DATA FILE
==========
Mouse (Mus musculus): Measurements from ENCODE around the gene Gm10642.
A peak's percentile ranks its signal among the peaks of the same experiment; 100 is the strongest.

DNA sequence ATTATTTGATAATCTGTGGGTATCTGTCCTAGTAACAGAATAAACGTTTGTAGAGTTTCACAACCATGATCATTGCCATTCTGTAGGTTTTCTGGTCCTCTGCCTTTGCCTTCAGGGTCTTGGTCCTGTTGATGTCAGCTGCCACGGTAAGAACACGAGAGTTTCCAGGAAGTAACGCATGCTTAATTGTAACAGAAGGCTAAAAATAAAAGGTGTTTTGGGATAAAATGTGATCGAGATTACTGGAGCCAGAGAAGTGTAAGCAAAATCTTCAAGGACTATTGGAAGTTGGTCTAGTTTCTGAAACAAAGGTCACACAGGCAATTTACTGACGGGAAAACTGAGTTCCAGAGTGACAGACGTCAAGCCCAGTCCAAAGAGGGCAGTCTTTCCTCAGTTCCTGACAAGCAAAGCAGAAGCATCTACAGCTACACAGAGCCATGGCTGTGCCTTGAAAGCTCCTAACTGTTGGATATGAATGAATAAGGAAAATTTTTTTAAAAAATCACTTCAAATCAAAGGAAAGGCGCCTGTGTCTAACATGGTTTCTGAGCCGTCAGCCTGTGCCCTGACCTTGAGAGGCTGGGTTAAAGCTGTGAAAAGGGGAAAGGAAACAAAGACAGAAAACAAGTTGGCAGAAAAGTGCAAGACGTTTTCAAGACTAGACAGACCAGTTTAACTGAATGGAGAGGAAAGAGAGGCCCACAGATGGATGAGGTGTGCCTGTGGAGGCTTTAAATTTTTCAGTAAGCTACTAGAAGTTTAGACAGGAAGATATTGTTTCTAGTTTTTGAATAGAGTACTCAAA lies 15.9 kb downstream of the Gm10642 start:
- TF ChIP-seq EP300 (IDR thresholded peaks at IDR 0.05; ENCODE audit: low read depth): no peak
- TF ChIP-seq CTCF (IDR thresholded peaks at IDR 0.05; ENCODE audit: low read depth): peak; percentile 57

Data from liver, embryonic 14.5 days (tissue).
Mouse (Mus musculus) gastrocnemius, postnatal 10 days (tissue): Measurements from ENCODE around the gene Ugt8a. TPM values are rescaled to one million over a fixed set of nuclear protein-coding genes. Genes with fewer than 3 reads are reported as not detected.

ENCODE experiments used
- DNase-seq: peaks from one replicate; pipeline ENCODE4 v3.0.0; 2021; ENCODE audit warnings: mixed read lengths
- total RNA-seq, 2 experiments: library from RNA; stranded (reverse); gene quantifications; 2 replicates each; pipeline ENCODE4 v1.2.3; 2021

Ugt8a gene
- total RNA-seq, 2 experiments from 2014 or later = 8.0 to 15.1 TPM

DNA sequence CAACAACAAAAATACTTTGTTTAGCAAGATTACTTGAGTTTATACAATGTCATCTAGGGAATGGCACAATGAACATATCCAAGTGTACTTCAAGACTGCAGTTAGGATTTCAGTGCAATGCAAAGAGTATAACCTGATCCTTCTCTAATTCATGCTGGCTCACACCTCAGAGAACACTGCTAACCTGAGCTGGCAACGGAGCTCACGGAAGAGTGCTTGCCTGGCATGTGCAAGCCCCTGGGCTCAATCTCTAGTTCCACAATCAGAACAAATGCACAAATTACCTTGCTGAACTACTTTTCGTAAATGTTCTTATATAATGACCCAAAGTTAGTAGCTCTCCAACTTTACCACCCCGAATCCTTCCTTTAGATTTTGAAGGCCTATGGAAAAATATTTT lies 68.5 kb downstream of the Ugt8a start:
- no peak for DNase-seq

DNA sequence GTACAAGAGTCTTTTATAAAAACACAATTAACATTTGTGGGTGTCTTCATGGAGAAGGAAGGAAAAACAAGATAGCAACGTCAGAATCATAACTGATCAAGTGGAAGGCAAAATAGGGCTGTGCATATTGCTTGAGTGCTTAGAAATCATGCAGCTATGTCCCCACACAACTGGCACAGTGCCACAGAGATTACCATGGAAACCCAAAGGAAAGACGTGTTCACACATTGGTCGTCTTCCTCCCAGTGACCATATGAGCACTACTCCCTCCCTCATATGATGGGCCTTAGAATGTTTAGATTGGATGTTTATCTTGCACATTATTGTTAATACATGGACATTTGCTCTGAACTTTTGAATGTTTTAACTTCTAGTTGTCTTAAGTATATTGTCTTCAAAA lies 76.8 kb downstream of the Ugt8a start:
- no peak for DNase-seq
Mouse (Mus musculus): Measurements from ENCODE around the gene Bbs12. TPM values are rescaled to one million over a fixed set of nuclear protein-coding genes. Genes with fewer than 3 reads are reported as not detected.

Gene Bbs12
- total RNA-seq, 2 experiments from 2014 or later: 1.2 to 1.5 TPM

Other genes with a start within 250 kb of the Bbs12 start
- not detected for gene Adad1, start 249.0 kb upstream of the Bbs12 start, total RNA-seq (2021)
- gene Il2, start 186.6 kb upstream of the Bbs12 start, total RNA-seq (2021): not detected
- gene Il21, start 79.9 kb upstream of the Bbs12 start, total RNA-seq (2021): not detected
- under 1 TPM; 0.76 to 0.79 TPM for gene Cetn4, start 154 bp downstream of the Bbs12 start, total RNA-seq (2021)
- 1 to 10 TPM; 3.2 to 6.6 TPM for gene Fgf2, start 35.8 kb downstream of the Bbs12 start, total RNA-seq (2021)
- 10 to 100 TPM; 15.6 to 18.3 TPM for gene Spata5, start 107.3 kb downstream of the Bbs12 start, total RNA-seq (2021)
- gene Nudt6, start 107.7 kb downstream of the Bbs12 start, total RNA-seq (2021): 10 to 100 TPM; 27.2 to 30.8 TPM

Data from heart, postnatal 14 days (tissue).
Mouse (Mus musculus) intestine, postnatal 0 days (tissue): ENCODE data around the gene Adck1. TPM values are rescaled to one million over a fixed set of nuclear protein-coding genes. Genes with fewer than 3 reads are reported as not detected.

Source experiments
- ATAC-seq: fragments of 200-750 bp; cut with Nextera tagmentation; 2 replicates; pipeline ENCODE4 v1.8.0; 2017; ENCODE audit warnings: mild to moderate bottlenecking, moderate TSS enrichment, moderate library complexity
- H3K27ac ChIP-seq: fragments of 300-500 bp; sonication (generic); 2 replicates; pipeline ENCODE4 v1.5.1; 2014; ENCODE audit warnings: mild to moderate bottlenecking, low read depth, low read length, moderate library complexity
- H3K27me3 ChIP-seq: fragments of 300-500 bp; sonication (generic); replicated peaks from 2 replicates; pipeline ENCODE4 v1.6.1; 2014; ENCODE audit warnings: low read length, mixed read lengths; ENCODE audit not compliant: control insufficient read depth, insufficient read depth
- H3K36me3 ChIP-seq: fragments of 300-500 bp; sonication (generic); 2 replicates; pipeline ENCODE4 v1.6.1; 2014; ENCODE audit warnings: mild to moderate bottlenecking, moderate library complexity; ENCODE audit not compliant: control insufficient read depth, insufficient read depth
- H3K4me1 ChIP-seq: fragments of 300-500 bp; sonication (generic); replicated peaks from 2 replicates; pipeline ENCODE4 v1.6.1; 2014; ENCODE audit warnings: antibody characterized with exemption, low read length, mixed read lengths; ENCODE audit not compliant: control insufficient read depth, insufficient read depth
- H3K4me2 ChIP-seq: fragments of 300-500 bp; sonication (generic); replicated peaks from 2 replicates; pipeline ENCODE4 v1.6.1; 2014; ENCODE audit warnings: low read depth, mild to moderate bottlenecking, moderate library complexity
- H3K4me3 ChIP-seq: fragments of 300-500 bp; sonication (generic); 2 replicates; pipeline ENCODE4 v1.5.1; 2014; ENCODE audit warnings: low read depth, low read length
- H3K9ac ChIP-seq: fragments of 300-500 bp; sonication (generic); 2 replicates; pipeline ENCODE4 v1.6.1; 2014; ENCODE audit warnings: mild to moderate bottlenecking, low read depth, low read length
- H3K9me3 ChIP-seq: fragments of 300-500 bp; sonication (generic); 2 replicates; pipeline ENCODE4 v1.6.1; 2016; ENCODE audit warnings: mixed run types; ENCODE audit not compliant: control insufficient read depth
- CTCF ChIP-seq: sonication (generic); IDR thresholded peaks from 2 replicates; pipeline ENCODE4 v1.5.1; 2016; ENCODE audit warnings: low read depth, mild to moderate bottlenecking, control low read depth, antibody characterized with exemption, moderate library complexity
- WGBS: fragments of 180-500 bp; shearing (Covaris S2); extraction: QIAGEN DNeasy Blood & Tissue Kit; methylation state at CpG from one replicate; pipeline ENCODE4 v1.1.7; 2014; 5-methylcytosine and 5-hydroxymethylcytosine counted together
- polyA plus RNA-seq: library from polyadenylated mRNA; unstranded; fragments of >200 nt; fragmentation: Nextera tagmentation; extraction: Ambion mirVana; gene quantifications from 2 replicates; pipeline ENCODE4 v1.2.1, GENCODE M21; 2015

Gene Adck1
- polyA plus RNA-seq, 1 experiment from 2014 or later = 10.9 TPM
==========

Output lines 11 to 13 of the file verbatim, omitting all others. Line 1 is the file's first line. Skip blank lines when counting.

Ugt8a gene
- total RNA-seq, 2 experiments from 2014 or later = 8.0 to 15.1 TPM

DNA sequence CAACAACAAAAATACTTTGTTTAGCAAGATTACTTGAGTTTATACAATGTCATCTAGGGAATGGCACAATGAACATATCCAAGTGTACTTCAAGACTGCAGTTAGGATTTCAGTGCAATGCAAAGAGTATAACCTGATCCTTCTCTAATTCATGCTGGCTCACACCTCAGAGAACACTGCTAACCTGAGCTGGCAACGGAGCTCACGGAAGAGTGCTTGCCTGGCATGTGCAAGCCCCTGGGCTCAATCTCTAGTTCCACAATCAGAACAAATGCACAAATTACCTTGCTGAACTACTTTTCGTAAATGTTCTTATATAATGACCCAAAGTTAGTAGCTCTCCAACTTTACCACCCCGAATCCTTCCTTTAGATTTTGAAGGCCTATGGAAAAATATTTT lies 68.5 kb downstream of the Ugt8a start: